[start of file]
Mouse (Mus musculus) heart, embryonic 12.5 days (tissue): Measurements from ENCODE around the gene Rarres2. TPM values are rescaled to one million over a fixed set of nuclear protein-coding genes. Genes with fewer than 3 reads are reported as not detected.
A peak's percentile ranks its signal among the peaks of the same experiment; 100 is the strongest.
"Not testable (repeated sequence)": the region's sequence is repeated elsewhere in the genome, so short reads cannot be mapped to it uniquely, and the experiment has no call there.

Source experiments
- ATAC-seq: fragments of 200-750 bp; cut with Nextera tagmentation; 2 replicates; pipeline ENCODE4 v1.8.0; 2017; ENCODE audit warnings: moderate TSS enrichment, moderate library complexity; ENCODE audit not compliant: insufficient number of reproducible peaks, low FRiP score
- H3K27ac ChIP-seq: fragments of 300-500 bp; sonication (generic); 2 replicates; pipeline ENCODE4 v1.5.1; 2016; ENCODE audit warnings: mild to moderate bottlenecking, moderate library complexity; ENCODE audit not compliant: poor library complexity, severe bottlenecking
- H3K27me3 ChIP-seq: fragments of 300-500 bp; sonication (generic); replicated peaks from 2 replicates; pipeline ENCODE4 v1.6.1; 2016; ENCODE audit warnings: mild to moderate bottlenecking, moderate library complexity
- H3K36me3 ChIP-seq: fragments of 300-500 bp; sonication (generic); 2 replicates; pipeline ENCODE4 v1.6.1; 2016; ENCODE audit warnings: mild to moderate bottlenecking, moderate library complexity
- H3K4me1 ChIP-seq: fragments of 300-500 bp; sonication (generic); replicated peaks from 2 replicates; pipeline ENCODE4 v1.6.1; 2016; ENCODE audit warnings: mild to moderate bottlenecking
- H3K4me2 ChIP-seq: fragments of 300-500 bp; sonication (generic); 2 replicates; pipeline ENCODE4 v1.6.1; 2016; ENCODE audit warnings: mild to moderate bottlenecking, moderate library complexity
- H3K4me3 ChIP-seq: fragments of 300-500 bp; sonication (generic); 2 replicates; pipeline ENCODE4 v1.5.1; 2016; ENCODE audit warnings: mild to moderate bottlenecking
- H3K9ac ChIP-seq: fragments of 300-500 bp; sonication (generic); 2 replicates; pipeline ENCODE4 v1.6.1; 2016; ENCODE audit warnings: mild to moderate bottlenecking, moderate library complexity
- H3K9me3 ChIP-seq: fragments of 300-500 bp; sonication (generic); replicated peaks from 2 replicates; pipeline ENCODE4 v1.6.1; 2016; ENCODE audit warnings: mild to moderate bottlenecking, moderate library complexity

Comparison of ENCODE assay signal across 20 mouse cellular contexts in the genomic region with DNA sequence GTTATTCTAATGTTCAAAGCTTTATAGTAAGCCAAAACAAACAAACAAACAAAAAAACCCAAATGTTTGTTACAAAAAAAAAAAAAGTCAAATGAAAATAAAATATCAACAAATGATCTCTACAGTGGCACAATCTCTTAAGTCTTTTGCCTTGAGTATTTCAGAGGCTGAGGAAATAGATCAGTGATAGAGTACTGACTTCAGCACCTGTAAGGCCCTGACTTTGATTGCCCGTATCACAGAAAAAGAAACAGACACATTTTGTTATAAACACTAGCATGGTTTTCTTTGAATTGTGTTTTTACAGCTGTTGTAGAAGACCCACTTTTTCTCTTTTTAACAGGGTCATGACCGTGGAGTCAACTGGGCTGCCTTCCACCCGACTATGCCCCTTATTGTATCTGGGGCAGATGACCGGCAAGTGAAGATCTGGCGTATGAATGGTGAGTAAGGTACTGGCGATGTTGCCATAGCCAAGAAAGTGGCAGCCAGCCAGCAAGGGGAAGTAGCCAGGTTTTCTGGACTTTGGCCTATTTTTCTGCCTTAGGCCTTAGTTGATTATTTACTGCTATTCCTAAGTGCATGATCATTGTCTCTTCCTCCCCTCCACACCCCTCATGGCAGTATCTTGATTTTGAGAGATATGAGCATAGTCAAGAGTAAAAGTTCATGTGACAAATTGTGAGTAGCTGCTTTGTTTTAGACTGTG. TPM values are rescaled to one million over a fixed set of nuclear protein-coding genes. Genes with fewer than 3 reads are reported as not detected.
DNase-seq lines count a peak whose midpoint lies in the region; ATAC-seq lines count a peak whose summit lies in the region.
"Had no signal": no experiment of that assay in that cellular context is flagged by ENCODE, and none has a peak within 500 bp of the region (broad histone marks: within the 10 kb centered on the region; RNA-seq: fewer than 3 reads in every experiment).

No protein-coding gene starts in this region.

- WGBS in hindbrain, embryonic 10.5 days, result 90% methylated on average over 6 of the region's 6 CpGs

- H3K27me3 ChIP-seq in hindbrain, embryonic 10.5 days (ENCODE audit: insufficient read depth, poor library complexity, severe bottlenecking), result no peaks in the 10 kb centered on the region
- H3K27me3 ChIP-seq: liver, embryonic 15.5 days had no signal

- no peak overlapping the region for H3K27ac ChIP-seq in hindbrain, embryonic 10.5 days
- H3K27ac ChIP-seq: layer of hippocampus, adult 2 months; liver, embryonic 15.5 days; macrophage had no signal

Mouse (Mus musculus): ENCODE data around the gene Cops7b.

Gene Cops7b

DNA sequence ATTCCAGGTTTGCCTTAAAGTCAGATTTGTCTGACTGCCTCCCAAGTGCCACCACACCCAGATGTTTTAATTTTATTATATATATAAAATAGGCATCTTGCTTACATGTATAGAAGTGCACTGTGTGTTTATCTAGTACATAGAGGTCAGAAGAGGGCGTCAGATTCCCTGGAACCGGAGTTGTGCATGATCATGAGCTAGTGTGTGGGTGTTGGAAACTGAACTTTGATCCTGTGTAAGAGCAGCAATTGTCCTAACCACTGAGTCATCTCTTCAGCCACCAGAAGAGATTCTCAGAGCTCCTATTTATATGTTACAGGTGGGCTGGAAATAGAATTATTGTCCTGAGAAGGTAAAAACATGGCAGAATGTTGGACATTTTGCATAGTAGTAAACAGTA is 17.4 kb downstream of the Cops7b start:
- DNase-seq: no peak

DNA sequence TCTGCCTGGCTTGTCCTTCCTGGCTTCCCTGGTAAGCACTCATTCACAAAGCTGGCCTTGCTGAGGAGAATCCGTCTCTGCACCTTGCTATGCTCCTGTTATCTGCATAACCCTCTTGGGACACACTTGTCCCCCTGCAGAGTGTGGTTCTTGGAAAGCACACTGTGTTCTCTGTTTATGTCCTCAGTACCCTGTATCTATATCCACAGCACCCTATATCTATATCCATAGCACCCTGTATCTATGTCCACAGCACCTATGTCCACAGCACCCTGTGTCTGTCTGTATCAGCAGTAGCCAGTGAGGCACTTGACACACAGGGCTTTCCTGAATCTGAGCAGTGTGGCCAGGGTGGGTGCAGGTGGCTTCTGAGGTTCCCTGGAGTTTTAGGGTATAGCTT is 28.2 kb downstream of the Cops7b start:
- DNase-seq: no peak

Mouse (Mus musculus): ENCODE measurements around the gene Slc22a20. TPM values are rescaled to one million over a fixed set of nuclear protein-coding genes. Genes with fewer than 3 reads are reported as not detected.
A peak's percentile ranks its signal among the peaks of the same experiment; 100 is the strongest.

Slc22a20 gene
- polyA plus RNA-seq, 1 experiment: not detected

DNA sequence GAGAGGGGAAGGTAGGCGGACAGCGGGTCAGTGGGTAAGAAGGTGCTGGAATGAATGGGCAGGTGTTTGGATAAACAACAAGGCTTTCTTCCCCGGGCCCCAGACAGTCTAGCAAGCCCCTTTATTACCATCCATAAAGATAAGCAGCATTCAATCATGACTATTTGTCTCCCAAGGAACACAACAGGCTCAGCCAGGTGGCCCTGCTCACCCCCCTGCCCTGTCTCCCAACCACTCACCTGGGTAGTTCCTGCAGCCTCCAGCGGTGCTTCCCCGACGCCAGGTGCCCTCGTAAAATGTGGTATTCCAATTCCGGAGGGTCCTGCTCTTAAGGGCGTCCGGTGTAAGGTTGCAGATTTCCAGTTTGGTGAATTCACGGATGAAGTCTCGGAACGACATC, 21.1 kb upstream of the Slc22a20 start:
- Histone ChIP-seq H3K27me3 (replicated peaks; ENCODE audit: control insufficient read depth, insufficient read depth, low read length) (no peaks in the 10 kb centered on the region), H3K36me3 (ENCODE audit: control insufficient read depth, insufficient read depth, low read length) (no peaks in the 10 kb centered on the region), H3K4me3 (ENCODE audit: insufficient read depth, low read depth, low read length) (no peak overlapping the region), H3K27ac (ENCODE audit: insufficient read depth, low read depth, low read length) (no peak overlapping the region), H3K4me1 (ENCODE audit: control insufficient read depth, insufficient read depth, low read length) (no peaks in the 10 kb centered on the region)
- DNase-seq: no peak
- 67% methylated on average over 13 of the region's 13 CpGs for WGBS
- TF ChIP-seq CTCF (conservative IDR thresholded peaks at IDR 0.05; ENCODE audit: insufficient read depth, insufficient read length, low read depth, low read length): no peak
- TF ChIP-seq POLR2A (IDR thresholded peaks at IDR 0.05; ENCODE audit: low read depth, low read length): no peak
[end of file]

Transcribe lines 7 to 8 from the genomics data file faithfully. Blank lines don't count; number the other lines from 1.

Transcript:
- H3K27me3 ChIP-seq: fragments of 300-500 bp; sonication (generic); replicated peaks from 2 replicates; pipeline ENCODE4 v1.6.1; 2016; ENCODE audit warnings: mild to moderate bottlenecking, moderate library complexity
- H3K36me3 ChIP-seq: fragments of 300-500 bp; sonication (generic); 2 replicates; pipeline ENCODE4 v1.6.1; 2016; ENCODE audit warnings: mild to moderate bottlenecking, moderate library complexity